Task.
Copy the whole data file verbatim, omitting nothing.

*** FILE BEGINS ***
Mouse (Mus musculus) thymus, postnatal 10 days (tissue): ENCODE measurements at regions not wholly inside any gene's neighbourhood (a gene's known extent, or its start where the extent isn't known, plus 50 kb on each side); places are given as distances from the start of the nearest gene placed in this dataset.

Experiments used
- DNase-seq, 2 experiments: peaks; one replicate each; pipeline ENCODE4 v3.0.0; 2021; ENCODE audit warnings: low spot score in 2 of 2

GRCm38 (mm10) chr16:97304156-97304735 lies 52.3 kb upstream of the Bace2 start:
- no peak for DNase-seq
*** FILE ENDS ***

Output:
Mouse (Mus musculus) thymus, postnatal 10 days (tissue): ENCODE measurements at regions not wholly inside any gene's neighbourhood (a gene's known extent, or its start where the extent isn't known, plus 50 kb on each side); places are given as distances from the start of the nearest gene placed in this dataset.

Experiments used
- DNase-seq, 2 experiments: peaks; one replicate each; pipeline ENCODE4 v3.0.0; 2021; ENCODE audit warnings: low spot score in 2 of 2

GRCm38 (mm10) chr16:97304156-97304735 lies 52.3 kb upstream of the Bace2 start:
- no peak for DNase-seq